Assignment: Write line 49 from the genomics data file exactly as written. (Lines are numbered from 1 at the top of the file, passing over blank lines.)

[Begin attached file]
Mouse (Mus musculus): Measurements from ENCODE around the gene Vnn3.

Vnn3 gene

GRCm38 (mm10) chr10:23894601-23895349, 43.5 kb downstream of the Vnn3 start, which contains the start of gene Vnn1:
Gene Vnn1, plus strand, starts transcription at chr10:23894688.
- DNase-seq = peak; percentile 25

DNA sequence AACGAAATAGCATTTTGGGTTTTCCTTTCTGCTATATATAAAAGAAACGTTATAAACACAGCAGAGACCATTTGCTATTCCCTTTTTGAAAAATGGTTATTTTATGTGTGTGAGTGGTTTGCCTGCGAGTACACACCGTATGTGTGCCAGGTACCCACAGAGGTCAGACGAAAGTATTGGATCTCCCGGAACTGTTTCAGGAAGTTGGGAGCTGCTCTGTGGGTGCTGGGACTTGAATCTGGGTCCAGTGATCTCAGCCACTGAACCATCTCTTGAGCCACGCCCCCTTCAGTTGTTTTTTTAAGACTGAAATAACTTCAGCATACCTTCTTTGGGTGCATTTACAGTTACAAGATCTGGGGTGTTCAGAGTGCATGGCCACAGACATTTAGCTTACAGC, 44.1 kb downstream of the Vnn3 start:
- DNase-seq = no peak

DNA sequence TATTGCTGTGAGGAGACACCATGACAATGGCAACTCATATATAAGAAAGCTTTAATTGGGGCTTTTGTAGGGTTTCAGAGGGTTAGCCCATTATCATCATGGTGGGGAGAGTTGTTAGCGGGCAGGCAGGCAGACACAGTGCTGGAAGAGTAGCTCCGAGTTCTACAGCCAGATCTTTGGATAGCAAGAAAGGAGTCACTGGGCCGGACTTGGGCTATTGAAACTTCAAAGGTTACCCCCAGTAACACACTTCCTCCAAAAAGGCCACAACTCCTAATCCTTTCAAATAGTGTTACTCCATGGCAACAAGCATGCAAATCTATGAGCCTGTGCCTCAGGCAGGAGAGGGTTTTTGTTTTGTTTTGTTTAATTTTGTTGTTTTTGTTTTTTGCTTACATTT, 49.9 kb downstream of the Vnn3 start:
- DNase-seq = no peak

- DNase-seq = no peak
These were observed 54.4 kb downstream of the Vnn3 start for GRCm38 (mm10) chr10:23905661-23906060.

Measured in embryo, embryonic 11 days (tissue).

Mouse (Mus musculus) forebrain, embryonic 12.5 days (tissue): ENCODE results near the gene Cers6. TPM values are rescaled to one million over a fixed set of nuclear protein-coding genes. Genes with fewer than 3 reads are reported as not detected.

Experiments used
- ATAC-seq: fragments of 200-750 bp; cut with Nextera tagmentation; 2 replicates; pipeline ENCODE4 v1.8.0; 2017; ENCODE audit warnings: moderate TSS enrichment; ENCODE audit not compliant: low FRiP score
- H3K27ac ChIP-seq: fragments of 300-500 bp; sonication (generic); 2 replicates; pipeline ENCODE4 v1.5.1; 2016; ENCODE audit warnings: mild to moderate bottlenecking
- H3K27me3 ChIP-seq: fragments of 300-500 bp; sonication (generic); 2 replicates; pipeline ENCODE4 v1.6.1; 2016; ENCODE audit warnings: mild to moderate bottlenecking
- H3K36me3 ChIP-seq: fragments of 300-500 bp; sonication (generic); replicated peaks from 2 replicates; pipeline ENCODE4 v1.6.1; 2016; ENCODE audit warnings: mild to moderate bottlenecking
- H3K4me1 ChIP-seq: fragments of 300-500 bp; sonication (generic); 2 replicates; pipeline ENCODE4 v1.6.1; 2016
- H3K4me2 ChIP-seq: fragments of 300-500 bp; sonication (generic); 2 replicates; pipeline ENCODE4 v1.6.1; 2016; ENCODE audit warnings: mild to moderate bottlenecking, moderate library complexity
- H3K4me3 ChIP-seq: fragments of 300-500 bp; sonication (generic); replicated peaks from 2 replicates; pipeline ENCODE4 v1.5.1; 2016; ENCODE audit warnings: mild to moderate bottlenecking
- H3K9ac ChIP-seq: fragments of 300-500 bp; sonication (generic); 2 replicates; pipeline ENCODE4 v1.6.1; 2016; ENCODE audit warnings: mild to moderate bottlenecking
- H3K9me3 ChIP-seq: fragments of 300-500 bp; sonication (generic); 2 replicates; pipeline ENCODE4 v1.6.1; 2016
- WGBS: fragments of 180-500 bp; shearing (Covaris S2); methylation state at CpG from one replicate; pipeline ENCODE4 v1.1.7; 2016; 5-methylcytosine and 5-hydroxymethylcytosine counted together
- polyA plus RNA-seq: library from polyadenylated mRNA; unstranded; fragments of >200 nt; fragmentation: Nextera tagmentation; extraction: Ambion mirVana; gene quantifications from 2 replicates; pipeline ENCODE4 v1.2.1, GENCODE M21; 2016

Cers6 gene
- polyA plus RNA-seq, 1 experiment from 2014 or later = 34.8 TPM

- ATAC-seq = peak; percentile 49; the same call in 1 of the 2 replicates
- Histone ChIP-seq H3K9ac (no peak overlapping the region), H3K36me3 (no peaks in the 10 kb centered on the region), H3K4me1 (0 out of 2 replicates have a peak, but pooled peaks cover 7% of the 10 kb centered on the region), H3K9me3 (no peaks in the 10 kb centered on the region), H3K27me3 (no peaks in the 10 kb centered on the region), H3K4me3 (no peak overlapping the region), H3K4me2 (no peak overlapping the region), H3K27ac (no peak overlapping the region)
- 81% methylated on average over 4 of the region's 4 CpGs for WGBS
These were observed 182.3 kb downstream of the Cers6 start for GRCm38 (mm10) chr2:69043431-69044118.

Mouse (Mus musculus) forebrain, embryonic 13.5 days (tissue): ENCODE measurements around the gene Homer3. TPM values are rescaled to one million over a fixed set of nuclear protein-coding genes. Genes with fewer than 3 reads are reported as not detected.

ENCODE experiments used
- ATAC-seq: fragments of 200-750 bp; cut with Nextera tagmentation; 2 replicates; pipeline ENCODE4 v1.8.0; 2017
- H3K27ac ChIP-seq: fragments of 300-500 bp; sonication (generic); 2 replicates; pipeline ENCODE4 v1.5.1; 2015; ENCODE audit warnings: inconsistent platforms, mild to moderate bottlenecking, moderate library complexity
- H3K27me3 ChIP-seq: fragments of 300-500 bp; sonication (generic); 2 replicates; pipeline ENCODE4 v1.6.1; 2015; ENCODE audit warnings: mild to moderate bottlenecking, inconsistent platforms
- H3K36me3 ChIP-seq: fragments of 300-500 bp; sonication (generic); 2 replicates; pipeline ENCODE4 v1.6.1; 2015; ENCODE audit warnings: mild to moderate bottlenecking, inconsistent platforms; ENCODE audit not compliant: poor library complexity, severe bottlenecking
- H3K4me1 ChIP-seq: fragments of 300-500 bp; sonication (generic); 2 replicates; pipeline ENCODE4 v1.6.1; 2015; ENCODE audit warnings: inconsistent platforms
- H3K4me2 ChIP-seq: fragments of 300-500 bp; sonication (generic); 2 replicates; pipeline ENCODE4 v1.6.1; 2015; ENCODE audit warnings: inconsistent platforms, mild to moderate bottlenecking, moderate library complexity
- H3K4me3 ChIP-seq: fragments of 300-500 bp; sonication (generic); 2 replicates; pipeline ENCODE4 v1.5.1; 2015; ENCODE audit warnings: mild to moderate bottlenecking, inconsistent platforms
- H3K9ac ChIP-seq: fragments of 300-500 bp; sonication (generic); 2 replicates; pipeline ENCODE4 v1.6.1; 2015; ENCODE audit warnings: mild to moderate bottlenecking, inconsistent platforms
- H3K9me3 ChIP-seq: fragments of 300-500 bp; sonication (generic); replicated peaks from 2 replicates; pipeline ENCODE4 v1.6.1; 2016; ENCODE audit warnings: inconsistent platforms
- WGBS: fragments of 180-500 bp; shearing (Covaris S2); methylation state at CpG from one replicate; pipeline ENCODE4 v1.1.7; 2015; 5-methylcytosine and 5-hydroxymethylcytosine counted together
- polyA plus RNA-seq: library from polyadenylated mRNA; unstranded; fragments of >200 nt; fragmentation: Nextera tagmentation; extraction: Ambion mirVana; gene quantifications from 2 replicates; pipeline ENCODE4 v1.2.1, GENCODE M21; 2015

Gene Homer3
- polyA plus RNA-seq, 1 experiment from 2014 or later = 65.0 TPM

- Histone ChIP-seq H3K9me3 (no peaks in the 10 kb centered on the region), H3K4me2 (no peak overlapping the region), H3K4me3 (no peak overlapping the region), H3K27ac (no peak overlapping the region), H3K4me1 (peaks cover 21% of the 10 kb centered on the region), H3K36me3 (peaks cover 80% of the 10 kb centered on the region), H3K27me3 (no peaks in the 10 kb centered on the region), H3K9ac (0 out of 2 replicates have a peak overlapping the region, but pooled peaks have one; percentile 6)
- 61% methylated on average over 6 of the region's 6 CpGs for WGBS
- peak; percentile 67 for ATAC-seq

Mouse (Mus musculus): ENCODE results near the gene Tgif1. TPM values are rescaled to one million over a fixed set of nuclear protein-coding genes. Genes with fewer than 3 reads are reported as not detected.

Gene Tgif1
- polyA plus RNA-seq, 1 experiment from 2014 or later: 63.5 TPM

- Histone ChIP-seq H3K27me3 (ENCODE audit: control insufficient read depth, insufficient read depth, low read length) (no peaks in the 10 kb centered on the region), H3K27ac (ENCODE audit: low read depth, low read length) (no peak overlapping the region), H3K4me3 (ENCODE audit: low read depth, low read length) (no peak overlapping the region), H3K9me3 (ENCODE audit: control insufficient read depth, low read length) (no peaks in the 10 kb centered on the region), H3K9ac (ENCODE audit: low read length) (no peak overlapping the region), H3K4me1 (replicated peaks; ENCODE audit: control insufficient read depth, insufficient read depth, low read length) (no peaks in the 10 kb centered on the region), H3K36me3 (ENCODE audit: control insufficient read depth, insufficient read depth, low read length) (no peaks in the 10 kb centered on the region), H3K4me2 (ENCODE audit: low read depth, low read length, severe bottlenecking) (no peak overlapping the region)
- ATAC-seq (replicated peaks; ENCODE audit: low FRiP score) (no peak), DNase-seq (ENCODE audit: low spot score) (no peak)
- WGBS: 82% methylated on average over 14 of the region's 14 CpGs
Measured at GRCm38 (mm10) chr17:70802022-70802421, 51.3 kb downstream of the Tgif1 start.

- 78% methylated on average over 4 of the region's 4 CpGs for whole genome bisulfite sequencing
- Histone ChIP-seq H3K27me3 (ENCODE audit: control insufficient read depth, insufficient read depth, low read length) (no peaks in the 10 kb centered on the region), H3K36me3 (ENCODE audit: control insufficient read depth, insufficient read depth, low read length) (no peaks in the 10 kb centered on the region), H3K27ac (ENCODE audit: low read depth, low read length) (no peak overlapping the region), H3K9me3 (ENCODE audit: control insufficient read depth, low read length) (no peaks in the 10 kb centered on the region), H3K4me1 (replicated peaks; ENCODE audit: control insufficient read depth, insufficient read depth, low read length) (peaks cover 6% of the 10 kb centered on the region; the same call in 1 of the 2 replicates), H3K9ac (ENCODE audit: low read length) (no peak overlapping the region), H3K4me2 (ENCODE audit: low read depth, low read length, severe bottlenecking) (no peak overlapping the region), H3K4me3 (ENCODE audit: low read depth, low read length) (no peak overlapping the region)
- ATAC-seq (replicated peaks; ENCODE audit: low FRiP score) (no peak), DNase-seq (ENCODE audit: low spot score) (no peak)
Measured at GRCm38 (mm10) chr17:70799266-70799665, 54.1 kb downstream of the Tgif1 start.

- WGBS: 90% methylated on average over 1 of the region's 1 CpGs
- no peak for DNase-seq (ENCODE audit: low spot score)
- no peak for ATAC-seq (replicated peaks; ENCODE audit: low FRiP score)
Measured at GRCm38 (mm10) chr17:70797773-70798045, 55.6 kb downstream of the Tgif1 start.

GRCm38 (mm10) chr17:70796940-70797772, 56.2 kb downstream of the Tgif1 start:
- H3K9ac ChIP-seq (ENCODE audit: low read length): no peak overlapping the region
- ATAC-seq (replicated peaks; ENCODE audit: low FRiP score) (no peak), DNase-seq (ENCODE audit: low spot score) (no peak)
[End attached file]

- peak; percentile 67 for ATAC-seq